UART Tx - polarity?

Yesterday I was able to successfully control my HDMI switch via RS232 with an XP laptop (running Docklink) and a USB to RS232 dongle.
Today I used that same laptop setup to send data to my Imp. Without success.
The data I logged in the Imps log window seemed to have no relationship with the data sent by Docklink. I connected my scope to the Tx and GND, defined a (virtual) serial bus on my scope (automatically transfers serial data of many bus types to parallel) and got the same data shown on the scope screen as was shown on the Imps log window!? A quick conclusion could be that Docklink screwed up some how but: when I set one of the virtual serial bus settings on my scope from ‘active high’ to ‘active low’ the data on the scope matched the data sent by Docklink!

Now my question: how come controlling my HDMI switch using Docklink worked ‘out of the box’ where the data seen by the Imp somehow looks to be inverted? I’m not that familiar in depth with RS232 but I have never heard of a polarity option.

Anyone who can shed some light on this?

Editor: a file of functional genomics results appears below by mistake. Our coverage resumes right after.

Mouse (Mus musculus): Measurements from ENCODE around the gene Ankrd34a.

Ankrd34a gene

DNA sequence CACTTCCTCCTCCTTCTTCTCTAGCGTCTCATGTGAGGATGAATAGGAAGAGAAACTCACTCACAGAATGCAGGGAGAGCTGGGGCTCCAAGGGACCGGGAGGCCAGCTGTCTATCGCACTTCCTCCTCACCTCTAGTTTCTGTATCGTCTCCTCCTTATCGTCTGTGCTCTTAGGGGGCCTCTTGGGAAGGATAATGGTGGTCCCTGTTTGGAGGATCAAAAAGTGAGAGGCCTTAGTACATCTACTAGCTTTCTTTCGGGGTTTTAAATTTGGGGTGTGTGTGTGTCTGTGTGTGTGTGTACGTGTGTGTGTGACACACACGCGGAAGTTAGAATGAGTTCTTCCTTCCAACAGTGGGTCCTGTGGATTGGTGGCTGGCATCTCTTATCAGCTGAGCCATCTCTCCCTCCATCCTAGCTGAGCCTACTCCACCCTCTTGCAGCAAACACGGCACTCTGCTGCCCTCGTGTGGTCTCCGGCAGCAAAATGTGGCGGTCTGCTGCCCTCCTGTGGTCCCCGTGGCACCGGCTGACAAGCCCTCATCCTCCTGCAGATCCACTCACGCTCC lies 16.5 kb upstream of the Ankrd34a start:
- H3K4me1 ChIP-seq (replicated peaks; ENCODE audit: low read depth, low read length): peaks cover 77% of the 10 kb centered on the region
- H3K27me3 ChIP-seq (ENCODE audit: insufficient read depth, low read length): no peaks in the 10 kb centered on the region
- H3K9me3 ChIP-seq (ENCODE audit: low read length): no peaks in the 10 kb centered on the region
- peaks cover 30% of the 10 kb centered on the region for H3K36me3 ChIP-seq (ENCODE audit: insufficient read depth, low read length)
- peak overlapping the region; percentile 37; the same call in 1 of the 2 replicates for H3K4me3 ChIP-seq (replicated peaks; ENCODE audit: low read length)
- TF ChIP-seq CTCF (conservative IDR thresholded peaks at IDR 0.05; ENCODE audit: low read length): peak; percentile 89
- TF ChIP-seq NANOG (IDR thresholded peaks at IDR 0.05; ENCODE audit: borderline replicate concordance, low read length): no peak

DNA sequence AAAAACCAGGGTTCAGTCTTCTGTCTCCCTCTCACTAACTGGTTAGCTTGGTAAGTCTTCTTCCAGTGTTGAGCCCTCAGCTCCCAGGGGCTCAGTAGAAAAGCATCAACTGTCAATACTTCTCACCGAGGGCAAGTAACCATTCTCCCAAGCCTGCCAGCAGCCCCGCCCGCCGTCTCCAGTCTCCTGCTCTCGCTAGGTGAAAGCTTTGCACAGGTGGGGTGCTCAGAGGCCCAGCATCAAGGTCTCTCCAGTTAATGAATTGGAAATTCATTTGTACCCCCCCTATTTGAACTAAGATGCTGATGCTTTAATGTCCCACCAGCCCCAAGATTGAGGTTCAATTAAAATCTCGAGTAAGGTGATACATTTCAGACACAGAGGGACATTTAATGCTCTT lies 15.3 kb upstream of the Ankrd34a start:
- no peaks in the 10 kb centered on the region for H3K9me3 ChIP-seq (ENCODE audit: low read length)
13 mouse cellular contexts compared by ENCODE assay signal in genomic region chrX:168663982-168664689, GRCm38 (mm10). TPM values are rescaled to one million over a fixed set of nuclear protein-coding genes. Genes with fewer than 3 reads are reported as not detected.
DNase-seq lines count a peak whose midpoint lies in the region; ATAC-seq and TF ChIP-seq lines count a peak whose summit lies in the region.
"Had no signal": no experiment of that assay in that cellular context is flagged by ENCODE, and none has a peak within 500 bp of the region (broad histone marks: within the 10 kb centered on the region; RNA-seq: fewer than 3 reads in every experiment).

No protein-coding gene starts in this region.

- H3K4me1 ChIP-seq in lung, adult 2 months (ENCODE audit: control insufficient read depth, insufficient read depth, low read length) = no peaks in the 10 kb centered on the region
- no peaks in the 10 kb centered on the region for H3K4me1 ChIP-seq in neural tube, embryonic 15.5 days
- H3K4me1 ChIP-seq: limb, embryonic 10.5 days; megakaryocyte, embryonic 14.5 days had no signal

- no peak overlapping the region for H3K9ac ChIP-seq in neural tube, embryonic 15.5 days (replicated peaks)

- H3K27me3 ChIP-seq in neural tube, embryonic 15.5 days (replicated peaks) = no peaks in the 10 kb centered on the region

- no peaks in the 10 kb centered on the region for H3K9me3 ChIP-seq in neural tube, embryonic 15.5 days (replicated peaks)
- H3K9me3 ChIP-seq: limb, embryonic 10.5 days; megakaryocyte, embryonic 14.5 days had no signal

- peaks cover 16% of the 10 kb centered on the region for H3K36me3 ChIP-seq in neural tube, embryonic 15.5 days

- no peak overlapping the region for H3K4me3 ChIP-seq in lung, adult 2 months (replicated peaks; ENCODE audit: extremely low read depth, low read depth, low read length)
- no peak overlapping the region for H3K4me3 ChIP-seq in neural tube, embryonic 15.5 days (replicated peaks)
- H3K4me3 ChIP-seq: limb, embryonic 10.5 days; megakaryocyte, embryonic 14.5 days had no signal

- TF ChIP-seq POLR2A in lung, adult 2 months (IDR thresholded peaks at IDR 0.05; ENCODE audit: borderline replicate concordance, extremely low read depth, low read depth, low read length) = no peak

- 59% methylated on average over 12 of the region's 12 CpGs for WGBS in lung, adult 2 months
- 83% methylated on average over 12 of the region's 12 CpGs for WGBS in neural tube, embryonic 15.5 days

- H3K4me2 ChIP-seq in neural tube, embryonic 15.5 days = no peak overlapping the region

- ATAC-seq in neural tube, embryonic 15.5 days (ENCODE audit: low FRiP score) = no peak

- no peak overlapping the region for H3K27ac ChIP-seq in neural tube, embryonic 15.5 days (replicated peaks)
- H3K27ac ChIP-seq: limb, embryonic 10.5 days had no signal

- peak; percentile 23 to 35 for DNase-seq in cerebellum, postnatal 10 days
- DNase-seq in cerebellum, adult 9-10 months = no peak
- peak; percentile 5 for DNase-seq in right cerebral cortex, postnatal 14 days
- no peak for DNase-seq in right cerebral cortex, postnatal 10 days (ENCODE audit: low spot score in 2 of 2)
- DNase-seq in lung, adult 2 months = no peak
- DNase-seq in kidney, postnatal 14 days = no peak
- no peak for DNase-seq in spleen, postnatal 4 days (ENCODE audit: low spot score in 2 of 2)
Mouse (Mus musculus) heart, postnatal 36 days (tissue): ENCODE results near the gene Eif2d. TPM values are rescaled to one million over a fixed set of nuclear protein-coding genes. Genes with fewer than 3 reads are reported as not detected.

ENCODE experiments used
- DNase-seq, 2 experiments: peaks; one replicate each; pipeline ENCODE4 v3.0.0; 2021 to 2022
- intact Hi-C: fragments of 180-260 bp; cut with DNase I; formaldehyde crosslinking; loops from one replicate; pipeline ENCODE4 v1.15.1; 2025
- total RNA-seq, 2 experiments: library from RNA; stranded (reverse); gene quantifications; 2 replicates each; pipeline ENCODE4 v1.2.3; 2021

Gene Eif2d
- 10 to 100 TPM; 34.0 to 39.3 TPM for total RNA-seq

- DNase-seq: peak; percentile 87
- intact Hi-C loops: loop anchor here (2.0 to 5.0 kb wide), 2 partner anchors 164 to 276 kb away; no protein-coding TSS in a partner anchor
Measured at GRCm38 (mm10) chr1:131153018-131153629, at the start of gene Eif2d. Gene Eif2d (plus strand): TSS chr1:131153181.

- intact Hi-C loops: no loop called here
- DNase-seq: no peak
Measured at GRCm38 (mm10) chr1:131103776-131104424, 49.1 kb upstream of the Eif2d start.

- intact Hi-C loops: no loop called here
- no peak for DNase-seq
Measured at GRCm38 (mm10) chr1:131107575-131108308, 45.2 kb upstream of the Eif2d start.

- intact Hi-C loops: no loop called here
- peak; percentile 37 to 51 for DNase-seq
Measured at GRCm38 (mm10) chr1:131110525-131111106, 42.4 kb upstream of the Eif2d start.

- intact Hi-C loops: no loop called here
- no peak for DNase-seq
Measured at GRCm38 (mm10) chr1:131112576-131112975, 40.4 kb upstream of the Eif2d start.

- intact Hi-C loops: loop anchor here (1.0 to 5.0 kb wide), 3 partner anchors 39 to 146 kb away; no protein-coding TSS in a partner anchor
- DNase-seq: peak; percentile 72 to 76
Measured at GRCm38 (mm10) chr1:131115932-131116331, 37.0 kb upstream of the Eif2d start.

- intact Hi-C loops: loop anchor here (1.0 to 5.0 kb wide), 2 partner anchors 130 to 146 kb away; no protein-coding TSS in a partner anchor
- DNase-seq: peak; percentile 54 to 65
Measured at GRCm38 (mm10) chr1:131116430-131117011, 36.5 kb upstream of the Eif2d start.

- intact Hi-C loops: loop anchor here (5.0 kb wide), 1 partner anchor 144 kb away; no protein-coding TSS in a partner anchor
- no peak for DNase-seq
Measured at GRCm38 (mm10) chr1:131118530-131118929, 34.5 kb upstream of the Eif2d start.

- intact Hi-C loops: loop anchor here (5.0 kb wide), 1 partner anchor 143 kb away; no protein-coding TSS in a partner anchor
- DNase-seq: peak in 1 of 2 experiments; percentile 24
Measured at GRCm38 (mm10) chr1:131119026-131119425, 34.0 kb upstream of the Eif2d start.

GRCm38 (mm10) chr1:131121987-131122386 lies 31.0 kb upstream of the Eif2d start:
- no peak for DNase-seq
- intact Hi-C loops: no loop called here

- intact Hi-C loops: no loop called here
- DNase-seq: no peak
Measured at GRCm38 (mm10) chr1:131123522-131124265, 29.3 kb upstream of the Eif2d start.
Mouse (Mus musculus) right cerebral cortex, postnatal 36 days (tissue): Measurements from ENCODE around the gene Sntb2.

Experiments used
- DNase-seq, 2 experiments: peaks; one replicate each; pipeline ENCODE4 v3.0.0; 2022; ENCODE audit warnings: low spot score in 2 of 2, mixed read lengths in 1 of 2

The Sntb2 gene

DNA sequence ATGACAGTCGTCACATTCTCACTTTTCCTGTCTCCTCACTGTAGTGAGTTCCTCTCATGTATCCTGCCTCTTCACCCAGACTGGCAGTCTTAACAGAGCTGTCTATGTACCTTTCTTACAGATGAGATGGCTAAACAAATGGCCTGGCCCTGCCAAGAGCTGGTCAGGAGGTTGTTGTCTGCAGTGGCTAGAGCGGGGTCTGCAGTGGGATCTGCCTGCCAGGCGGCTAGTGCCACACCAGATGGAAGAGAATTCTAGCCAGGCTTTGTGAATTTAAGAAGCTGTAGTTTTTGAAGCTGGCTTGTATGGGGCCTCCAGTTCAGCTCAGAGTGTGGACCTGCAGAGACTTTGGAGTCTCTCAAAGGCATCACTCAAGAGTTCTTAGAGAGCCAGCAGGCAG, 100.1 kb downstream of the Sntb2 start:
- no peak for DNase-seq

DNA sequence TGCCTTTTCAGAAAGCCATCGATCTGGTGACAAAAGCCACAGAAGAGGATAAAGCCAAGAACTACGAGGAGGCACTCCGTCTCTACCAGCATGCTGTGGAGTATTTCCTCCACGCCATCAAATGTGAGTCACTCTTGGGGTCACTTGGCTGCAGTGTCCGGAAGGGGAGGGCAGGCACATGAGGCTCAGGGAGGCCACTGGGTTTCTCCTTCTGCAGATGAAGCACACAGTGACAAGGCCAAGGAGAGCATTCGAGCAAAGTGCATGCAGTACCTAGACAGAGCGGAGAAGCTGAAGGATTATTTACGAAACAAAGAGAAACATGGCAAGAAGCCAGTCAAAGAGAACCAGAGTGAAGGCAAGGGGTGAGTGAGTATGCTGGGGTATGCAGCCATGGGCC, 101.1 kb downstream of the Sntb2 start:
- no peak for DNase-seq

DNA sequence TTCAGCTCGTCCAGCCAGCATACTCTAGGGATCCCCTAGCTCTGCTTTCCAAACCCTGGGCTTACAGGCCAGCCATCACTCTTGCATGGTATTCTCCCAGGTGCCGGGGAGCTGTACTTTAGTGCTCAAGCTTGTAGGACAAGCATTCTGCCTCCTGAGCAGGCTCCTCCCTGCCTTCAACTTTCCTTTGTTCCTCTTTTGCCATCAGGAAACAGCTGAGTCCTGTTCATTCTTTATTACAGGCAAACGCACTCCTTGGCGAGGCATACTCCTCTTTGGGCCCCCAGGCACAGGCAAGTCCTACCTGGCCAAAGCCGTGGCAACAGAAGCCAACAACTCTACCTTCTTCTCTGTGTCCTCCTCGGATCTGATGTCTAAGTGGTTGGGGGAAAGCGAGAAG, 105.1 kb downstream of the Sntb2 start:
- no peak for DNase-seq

Your reply is greatly appreciated!

The imp’s UART pins are not RS232, do NOT connect it directly! It will permanently damage the imp.

RS232 is a definition for both the serial transfer and the voltage levels. RS232 uses +12v and -12v to convey 0’s and 1’s (+12v = 0, -12v = 1). These days people often drop it down to +5v=0, -5v=1.

Low voltage serial, like the imp, arduino, and everything without an RS232 connector uses 0v = logic 0 and 3.3v or 5v (depending on the device) = logic 1. This is why you see the voltages inverted when compared to an RS232 port.

Serial buffer chips like the MAX3232 are used to convert low voltage serial to/from RS232. Sparkfun sell one on a breakout here:

We should put that on the wiki really.


@Hugo: I put a 3232 in between and it works like a charm!